• Amazing Stories published two issues in  2018 containing 17 stories. The magazine “gave out nearly 5,000 copies of  the first issue (Fall 2018)” at Worldcon76 and reported 30,000-45,000 uniques per month.
  • Analog published six digest-size  double issues containing 88 pieces of fiction plus nonfiction in 2018. The magazine had 11,401 print subscriptions and 8,788 digital, for a total of  20,189 subscriptions. Newsstand sales were 2,880.
  • Asimov’s published six digest-size  double issues containing 66 pieces of fiction plus nonfiction in 2018. The magazine had 7,109 print subscriptions and 10,578 digital subscriptions for a total of 17,697 subscriptions. Newsstand sales were 2,265.
  • Beneath Ceaseless Skies published 26 issues containing 62 pieces of original fiction plus 21 podcast episodes in 2018. Their website averaged 76,000 uniques per month and 11,000 unique listeners for their podcast. 
  • Clarkesworld published 12 issues containing 56 original stories and 23 reprints plus podcasts and nonfiction in 2018. Their website had 42,000 unique visitors per month while podcast listeners were 14,000. They also had 3,800 digital subscribers and a flat 200-250 digital single-issue sales each month.
  • Escape Pod has an estimated audience size of 37,000, while all of the Escape Artists podcasts (which, in addition to Escape Pod, are PodCastle, PseudoPod, and Cast of Wonders) are downloaded over 365,000 times a month.
  • F&SF published six digest-size double issues containing 63 pieces of fiction in 2018. The magazine’s print subscription numbers were 6,688 plus 2,652 copies sold on newsstands; digital subscription numbers were not reported by Locus.
  • Fireside published two full-color digest-size print issues with 26 pieces of fiction and some nonfiction in 2018. Fireside published the stories first in print, followed by online publication. Unique visitors averaged around 10,000 per month, along with 600 e-book subscribers and a circulation of 1,000 for their print edition of Fireside Quarterly.
  • FIYAH! published four issues with 17 stories and six poems in 2018. They had 325 subscriptions, 497 downloads, and 1,385 average monthly visits.
  • Interzone and Black Static both released five bimonthly issues, with Interzone  publishing 31 total pieces of fiction and Black Static 28 pieces of fiction. Circulation figures were not reported by Locus.
  • Strange Horizons published 51 weekly issues with 50 stories in 2018 and reported about 40,000 uniques per month.
  • Tor.com published 30 pieces of fiction along with nonfiction and reported one million unique visitors per month.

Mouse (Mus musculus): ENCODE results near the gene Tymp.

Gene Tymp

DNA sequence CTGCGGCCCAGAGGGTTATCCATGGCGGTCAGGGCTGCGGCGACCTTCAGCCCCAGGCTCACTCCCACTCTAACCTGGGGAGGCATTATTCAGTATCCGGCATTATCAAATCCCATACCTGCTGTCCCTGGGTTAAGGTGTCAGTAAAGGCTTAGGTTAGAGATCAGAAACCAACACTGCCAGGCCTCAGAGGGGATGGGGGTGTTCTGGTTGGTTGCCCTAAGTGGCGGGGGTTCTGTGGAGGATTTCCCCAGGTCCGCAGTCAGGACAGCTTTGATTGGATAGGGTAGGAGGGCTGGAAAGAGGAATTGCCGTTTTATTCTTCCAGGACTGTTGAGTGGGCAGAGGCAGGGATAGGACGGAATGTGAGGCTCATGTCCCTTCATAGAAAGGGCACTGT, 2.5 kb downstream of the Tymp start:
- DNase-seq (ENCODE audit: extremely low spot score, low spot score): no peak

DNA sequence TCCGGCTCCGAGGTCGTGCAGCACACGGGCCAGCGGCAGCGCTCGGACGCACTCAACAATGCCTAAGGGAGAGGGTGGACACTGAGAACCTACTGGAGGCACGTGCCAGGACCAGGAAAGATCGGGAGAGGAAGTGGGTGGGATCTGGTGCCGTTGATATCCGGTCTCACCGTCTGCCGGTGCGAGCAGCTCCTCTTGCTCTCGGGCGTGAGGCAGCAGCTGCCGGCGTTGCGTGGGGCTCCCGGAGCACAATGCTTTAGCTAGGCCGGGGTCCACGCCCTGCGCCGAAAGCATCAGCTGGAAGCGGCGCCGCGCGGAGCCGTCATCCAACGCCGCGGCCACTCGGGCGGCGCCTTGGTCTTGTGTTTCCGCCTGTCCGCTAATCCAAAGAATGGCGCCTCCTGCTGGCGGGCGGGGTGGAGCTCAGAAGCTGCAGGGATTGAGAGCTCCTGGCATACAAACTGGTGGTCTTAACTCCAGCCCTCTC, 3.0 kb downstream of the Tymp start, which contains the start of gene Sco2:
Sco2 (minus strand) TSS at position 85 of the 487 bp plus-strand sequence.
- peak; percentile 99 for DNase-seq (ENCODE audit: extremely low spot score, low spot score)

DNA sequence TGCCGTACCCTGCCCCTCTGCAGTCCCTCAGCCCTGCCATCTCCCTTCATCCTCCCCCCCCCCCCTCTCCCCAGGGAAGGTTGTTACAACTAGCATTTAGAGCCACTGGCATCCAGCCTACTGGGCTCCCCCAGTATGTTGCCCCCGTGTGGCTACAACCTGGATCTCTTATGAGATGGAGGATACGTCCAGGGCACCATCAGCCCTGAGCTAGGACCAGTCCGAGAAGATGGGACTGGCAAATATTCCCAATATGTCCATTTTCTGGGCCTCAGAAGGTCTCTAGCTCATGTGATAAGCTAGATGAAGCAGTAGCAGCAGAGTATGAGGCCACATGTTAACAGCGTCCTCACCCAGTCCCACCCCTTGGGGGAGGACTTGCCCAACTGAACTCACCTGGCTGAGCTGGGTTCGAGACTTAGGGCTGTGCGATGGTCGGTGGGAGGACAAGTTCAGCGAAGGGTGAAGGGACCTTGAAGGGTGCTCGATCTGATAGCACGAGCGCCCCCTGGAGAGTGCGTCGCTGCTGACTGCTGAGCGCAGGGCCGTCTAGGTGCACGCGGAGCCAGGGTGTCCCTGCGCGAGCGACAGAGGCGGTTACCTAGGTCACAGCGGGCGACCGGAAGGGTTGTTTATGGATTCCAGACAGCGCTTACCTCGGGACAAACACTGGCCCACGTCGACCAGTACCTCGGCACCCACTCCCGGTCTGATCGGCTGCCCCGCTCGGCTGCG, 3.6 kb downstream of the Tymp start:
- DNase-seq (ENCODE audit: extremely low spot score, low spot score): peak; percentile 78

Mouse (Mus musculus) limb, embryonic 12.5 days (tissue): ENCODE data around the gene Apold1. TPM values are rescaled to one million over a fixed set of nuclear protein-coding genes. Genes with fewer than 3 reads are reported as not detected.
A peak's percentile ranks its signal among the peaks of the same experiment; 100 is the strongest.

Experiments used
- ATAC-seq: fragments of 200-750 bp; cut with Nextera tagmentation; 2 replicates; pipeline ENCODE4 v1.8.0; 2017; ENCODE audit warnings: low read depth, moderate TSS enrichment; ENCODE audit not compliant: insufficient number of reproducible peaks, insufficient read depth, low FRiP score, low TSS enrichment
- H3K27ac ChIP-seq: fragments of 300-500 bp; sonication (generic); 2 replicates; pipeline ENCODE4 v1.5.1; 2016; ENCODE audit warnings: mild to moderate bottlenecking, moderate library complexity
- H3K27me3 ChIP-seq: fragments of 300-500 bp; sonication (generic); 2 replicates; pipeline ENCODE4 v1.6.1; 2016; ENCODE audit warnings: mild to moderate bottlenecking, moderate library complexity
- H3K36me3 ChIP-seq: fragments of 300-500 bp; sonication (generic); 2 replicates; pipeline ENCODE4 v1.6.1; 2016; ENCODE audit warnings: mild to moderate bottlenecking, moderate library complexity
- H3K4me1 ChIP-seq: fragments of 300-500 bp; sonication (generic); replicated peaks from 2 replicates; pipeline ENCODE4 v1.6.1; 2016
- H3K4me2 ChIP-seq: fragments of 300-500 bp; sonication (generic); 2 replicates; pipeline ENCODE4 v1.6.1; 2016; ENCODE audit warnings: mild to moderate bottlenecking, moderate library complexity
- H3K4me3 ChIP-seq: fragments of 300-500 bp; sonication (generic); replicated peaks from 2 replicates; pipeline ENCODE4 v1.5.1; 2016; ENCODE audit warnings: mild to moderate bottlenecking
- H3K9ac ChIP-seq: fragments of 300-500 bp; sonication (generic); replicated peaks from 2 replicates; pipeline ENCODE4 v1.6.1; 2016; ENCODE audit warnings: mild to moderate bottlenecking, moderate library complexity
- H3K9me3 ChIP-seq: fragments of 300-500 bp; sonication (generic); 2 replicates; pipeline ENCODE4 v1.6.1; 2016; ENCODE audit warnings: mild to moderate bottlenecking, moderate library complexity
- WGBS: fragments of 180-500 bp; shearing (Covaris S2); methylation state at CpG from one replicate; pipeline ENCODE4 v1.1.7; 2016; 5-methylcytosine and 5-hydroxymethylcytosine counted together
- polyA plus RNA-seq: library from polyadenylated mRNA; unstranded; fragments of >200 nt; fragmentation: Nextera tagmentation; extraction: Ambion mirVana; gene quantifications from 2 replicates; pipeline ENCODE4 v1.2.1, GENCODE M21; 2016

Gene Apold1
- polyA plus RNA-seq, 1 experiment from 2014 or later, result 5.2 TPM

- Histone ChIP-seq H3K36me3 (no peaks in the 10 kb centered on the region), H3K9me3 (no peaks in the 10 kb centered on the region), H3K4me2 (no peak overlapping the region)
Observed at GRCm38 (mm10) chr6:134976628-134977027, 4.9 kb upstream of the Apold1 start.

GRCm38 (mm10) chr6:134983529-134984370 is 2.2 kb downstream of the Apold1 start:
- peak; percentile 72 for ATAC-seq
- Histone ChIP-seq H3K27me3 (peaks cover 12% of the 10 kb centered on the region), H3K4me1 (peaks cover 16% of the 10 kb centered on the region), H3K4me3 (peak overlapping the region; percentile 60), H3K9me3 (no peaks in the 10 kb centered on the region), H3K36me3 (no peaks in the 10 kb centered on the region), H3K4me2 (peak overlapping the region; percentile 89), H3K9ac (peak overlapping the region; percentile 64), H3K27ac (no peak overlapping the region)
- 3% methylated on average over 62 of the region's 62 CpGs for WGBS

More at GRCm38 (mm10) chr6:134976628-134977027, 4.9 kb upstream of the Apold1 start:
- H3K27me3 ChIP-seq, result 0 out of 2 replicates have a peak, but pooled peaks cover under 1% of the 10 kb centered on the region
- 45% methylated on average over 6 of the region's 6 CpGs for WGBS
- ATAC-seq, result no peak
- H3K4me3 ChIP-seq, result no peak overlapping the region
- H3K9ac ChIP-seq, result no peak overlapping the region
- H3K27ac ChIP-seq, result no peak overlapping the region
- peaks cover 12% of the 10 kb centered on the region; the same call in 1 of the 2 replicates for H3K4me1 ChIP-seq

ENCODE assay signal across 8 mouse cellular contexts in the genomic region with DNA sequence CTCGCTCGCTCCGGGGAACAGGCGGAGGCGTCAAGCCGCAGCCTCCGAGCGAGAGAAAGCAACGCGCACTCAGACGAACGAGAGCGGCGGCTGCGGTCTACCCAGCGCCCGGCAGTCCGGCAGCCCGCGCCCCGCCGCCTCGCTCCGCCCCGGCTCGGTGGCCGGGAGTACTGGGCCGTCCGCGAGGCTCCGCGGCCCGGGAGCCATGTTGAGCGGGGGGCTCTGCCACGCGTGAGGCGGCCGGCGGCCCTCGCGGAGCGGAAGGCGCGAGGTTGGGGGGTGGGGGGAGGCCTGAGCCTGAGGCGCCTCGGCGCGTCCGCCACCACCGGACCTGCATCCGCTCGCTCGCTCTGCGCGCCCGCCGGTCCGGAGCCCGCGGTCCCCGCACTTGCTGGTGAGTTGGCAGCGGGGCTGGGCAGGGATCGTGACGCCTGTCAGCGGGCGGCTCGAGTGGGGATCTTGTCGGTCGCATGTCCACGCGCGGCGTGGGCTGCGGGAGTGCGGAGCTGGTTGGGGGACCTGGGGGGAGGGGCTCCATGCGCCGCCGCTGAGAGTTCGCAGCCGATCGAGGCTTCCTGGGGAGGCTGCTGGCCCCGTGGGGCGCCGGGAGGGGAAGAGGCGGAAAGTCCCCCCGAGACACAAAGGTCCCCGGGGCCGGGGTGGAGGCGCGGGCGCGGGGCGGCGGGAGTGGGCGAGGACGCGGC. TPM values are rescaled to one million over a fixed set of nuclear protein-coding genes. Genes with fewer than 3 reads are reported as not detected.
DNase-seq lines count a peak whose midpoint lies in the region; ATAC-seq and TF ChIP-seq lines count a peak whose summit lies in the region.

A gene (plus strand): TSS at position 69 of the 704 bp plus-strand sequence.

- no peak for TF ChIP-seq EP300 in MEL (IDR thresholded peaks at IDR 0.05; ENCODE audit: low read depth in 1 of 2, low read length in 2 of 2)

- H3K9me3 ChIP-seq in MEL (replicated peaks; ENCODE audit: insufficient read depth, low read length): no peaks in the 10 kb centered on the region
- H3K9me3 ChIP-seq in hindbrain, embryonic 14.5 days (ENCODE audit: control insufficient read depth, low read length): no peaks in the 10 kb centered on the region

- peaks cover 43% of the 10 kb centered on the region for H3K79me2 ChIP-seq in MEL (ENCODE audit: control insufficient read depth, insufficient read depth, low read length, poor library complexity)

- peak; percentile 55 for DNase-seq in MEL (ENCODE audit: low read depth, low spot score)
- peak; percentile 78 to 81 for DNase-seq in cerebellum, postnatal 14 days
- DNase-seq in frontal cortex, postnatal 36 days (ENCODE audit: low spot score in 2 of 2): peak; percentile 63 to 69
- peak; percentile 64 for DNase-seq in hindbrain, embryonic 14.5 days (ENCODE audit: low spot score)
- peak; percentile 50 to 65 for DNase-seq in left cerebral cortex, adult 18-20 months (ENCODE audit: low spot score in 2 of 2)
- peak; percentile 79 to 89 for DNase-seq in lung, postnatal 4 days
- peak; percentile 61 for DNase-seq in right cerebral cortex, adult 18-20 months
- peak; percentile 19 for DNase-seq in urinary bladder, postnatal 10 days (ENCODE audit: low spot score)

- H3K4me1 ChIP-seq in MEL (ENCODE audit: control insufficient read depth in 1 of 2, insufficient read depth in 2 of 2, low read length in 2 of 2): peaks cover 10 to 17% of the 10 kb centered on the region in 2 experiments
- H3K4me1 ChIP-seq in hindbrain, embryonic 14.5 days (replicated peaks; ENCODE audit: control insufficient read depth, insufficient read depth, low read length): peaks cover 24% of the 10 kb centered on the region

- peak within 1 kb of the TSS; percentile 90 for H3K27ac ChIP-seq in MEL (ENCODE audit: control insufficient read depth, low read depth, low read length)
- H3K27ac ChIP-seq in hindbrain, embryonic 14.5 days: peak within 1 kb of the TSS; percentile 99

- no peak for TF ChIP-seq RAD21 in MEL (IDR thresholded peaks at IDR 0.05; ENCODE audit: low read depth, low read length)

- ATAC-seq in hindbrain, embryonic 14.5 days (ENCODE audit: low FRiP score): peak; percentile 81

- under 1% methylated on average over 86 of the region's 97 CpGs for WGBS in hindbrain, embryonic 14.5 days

• Uncanny published six issues with 41 original stories and six reprints, as well as essays, poems, interviews, and podcasts. Uncanny had 1,600 subscribers and averaged 28,000 monthly unique visitors.

As you can see from these numbers, magazines allowing online distribution of their stories for free tend to have lower paid subscription numbers than magazines which one must pay to read. However, the potential readership for online stories tends to be far higher than the readership of magazines with paid subscriptions. For example, each month Clarkesworld has 42,000 unique web visitors, 14,000 podcast listeners, and 3,800 digital subscribers. Asimov’s, by comparison, has 17,697 paid print and digital subscriptions. So a magazine like Clarkesworld which has a more online focus may potentially have more readers, but Asimov’s has many more readers paying to read their stories.

It is also worth noting the readership for most genre magazines increased in 2018 over the year before. Analog’s total circulation was up 9.9% while Asimov’s was up 10.6% and F&SF’s up 1.5%. Newer genre magazines also saw their circulations increase in 2018 over the year before, with Clarkesworld seeing a nearly 8% increase in paid digital subscriptions while their website had 2,000 more unique visitors each month and podcast listeners went from 2,000 to 14,000 in a single year.

Overall, these numbers show that people are reading and listening to genre magazines.

But supporting all genre magazines? That’s a different issue.

The Business of Genre Magazines

While today’s genre magazines may reach their audiences in similar ways, behind the scenes there are larger differences, especially with regards to how the magazines are funded and if they pay their staff or rely to a large degree on volunteer help.

First, there are the English-language SF/F magazines which are either part of larger publishing companies or privately held businesses with paid staff. These are Analog, Asimov’s, and the highly regarded British magazines Interzone and Black Static published by TTA Press.

In many ways these magazines follow a traditional, for-profit publishing model. Analog and Asimov’s, for example, are published by Penny Publications, which also releases many crossword and puzzle magazines along with Alfred Hitchcock's Mystery Magazine and Ellery Queen's Mystery Magazine.